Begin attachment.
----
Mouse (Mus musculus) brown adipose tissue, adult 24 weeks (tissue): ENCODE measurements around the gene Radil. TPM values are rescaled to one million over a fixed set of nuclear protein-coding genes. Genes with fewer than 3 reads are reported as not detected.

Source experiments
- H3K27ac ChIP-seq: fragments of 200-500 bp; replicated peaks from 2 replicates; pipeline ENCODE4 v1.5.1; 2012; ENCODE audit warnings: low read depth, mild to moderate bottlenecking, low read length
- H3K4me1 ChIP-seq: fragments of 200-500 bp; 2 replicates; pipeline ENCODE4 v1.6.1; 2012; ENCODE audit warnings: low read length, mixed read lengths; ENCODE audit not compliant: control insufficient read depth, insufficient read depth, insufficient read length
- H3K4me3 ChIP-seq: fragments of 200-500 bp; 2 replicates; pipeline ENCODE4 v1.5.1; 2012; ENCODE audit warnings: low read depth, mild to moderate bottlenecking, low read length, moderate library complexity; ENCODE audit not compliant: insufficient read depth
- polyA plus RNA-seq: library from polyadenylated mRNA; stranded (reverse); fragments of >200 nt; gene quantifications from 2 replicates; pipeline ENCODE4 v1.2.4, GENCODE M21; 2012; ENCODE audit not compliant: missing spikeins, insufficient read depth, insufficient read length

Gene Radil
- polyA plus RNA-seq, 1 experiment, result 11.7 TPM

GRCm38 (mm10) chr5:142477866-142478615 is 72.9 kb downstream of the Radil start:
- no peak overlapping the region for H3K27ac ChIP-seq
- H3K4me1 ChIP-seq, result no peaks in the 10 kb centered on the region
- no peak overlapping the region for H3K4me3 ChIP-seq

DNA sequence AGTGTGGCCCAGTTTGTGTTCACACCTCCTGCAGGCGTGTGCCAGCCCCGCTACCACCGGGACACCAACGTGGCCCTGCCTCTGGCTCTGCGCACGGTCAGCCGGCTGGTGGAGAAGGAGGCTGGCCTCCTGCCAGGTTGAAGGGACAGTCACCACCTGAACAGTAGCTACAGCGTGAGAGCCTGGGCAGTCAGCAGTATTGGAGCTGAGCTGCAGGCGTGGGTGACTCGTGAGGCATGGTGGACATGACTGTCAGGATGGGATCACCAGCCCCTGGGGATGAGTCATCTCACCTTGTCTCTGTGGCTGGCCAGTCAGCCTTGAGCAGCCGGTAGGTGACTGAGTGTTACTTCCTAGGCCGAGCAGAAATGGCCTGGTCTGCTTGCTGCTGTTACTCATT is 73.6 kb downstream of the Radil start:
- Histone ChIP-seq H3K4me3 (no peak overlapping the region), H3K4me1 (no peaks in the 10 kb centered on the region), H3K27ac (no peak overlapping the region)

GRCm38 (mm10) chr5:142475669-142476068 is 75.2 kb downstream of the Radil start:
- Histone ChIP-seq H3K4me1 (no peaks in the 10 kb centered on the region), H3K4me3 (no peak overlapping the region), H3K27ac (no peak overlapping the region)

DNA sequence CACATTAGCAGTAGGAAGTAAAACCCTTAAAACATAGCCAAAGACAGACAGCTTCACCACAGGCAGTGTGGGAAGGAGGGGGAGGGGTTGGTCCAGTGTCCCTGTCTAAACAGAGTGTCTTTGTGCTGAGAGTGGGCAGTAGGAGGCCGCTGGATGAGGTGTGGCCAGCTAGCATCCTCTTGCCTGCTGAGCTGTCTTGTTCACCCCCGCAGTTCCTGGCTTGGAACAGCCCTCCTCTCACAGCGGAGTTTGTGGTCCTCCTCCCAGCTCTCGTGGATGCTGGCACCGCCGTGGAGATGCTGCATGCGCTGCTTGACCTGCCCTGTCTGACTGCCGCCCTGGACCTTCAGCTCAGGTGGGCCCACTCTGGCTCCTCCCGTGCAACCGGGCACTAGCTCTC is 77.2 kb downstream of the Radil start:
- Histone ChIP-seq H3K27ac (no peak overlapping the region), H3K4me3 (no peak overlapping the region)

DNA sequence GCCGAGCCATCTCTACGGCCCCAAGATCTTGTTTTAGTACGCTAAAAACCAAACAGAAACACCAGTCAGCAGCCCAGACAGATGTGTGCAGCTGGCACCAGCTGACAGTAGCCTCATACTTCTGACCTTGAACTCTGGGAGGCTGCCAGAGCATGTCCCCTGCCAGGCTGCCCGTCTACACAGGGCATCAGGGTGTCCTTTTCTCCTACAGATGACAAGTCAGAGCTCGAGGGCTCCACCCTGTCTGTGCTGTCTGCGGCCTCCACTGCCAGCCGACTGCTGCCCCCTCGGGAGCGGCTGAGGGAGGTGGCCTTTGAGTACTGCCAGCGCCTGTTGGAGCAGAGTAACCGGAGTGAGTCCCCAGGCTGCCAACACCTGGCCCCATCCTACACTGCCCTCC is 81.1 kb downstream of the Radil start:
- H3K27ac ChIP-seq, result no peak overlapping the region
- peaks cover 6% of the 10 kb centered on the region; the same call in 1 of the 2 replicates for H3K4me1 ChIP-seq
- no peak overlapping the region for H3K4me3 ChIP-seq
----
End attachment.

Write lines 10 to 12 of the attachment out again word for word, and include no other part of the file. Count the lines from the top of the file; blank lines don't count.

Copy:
- no peak overlapping the region for H3K27ac ChIP-seq
- H3K4me1 ChIP-seq, result no peaks in the 10 kb centered on the region
- no peak overlapping the region for H3K4me3 ChIP-seq